We lamented the loss of Molly's singular voice, recalling some of her more acerbic observations as aapplicable today as in years past.  "If his IQ dropped any lower we'd have to water him twice a week"; or "It's like, duh. Just when you thought there wasn't a dime's worth of difference between the two parties, the Republicans go and prove you're wrong";  One of my personal favorites, and one perfect for our times is, "Any nation that can survive what we have lately in the way of government, is on the high road to permanent glory."

So, in a way, she is still with us. Anyway, halfway through the more recent 5th anniversary of Molly's death, we are once again reminded how few voices like hers remain. I wonder how she would react to the level of meanness to which congressional activity has risen. I suspect she would despair of how few voices fearlessly speak truth to power anymore -- although she owuld be delighted that Bill Moyers is still in fine form on PBS -- which continues to give congressional boos the heebie jeebies.. For the most part, though, reporters who once spoke for the voiceless now parrot a corporate line mandated by media moguls. We're left instead with the stunning new HBO series, "The Newsroom."

Just as the slightly overwrought opening episode addressed newsroom ego clashes, I'm hoping that at some point a story line will deal with the extraordinary bigotry reflected in the behavior of so-called law enforcement officers, especially in the wake of President Obama's executive order allowing children born in the U.S. to remain here with all the rights of other American-born citizens. Specifically in mind is that guy out in Arizona.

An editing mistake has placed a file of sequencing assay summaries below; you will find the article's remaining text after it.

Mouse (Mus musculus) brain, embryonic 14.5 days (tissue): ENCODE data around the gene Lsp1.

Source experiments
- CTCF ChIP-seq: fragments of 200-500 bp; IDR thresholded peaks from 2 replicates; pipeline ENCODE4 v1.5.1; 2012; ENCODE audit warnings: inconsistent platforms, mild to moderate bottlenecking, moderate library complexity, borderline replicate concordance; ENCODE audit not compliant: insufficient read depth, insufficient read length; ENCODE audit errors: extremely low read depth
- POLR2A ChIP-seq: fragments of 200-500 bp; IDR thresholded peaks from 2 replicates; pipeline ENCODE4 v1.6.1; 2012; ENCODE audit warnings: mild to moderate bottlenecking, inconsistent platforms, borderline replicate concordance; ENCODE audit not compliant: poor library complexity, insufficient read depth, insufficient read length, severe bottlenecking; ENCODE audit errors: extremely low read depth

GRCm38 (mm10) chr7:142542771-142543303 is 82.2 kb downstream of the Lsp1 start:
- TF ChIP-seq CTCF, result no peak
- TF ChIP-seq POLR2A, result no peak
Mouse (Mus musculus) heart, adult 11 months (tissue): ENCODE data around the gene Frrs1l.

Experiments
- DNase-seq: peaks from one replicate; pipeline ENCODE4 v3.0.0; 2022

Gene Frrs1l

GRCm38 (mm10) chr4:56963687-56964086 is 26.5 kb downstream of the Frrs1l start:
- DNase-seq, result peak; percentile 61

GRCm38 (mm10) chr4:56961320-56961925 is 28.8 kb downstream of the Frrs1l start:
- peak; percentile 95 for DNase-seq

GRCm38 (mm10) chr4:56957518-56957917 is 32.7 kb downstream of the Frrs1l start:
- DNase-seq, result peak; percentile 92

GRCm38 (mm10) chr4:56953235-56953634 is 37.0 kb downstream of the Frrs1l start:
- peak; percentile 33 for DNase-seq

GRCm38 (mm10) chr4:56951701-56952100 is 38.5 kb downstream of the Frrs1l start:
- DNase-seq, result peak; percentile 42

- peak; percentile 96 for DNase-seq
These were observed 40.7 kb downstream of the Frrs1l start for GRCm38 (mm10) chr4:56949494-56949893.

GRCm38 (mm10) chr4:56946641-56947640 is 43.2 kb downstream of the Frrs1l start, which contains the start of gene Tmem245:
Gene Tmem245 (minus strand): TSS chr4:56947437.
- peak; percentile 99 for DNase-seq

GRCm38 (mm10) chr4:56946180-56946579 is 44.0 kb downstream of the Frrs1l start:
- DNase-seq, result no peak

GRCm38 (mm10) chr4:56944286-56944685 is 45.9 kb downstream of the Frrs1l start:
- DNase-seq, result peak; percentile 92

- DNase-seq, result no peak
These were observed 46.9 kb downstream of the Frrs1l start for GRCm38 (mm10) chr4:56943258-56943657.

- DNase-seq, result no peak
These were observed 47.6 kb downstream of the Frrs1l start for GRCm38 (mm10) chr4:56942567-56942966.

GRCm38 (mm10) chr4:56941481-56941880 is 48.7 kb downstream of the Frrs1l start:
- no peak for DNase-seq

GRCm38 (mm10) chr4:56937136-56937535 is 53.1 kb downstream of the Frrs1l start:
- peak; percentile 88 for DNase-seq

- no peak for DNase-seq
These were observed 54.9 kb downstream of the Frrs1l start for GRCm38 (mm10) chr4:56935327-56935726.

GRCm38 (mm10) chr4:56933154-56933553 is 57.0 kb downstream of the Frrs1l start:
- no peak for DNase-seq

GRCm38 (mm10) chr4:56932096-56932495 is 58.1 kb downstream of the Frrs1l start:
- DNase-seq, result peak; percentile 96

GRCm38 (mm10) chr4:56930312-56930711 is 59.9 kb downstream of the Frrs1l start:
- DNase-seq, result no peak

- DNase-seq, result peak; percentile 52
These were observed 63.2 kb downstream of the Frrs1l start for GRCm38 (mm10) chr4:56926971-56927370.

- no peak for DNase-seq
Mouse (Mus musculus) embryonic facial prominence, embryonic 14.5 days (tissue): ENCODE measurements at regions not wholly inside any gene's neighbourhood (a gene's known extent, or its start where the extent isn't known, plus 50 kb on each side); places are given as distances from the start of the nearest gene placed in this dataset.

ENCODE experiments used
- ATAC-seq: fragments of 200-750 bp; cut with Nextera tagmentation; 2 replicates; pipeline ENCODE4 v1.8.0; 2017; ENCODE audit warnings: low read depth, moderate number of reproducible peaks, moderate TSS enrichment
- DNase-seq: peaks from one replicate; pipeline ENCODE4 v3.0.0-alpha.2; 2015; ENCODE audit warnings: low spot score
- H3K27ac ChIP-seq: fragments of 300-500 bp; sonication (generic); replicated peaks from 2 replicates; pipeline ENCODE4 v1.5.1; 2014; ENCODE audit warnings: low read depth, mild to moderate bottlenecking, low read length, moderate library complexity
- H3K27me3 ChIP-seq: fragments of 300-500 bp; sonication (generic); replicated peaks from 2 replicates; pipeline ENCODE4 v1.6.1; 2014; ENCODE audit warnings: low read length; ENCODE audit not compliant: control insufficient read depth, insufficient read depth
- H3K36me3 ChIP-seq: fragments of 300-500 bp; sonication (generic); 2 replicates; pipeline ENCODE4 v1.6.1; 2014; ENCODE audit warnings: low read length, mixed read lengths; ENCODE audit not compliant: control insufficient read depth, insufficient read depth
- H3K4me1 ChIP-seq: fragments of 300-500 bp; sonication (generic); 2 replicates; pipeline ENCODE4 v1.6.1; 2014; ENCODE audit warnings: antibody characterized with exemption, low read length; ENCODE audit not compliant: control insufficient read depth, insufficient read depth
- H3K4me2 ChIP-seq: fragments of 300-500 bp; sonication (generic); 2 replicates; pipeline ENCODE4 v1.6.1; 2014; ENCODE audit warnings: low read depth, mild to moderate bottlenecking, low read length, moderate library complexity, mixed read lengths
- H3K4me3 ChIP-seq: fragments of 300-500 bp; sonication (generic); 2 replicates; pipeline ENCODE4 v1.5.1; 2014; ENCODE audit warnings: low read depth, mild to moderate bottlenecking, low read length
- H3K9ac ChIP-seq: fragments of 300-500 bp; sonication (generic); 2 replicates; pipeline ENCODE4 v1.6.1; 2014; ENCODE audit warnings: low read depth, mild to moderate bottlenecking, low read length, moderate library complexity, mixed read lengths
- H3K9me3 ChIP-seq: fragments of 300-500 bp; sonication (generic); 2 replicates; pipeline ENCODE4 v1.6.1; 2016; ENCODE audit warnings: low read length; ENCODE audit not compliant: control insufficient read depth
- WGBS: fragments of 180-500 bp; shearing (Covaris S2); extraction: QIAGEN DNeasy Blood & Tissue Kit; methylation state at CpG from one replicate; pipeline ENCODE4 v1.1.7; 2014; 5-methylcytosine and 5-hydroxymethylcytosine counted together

Somewhere in that treasure trove of wouldn't-it-be-nice-if-we-still-had-an-Edward R. Murrow-among-us scriptwriting there must be a character based on Joe Arpaio, Arizona's dreadful Maricopa County sheriff. He has got to be the sorriest excuse for a law enforcement officer since Bull Connor. The only satisfaction to be derived from his miserable presence on planet Earth is the knowledge that somewhere down the line karmic justice will bite him on the butt so thoroughly that he'll wish it was a pit bull instead.

Alas, reporters who covered every minute of the Daniel Ellsberg Pentagon Papers trial decades ago are long gone -- mainly because the spirited editors who put themselves out there are also all but gone. Important publications like The Texas Observer, The Nation, The Progressive, The Washington Spectator and Mother Jones struggle to survive. A handful of truly brave web sites track, collate and disseminate accurate information about a crazy Congress, loopy candidates and avaricious corporations, but they too operate on a shoestring. If anybody believes we still have mainstream media that consistently speak truth to power, also believes, like the song says, eggs ain't poultry,  grits ain't grocery, and Mona Lisa was a man.

So here we are, rocketing toward a national election with standing room only on the crazy train.